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Volume 27 , Issue 6
November/December 2012

Pages 15141519

Evaluation of Buccal Alveolar Bone Dimension of Maxillary Anterior and Premolar Teeth: A Cone Beam Computed Tomography Investigation

Carolina Vera, DDS/Ingeborg J. De Kok, DDS, MD/Dominik Reinhold, MS/Praephun Limpiphipatanakorn, DDS/Alan K. W. Yap, BDS, MRACDS/Donald Tyndall, DDS, PhD/Lyndon F. Cooper, DDS, PhD

PMID: 23189304

Purpose: Clinical guidelines suggest that a minimal buccal alveolar bone thickness of 1 to 2 mm is required to maintain the tissue architecture following tooth extraction and implant placement. The aim of this study was to evaluate the thickness of buccal alveolar bone at the maxillary first premolars and anterior teeth using cone beam computed tomography (CBCT). Materials and Methods: CBCT images of the maxillae of 43 implant patients were obtained. Two examiners manually measured the distance from the cementoenamel junction (CEJ) to the buccal alveolar bone crest and the thickness of the buccal alveolar bone at the crest, midroot, and apex of the maxillary first premolars and anterior teeth. The absence of bone and presence of radiographic artifacts were recorded. Average bone thicknesses were calculated and compared. Both parametric and nonparametric statistics were used to analyze the findings. Results: The median distance from the CEJ to the buccal alveolar bone crest was 2.79 mm, and measurements were similar among tooth positions. The median buccal alveolar bone thickness 1 mm apical to the alveolar bone was 1.13 mm in the premolar area and 0.83 mm for the anterior maxillary teeth. The median buccal alveolar bone thickness at the midroot was 1.03 mm in the premolar area and 0.70 mm for the other anterior maxillary teeth. Measurements of the buccal plate at 1 mm from the tooth apex were similar in all teeth positions, with a median thickness of 0.88 mm. Conclusions: The presence or absence of buccal alveolar bone can be discerned by CBCT evaluation. Few maxillary anterior teeth displayed buccal alveolar bone thickness greater than 1 mm. The implications for implant therapy must be fully discerned regarding tissue biotypes and dental implant outcomes. Int J Oral Maxillofac Implants 2012;27:15141519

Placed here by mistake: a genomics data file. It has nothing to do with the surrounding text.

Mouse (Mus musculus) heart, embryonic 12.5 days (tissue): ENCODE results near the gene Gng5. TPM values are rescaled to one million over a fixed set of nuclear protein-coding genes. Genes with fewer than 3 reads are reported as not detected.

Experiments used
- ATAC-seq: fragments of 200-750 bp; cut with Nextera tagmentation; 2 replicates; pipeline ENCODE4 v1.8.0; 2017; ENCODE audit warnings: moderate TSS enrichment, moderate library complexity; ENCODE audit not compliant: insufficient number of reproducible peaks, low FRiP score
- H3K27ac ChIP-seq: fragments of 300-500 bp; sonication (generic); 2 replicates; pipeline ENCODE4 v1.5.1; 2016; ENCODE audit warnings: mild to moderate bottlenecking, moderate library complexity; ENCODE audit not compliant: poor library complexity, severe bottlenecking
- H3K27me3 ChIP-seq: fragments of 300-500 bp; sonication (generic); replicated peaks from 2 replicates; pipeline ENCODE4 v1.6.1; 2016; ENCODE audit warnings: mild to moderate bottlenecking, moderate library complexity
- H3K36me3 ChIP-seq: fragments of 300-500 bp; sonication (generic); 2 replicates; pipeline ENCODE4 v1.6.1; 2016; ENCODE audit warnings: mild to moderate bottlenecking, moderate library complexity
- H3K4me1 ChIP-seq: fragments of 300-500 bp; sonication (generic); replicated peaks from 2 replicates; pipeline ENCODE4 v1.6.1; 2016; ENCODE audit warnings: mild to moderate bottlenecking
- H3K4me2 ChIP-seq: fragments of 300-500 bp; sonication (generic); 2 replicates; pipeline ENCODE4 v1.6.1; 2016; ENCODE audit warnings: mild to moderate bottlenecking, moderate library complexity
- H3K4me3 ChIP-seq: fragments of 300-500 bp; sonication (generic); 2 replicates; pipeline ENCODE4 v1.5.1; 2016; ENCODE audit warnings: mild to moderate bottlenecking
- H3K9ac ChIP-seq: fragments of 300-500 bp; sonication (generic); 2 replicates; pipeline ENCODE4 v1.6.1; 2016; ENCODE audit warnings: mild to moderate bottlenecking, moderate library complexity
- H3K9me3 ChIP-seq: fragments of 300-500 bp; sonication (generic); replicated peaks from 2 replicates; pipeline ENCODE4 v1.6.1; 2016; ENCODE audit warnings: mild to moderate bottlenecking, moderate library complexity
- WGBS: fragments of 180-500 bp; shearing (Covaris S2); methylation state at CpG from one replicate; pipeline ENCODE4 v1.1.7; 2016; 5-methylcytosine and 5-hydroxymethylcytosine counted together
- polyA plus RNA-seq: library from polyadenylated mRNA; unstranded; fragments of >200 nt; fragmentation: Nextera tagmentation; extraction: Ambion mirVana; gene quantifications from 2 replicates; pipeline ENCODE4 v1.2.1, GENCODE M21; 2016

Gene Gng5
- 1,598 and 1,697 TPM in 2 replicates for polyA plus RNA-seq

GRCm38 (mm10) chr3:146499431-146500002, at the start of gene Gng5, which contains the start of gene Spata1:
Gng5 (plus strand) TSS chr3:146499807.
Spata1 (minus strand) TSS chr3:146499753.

Key words: alveolar bone resorption, cone beam computed tomography, dental implant

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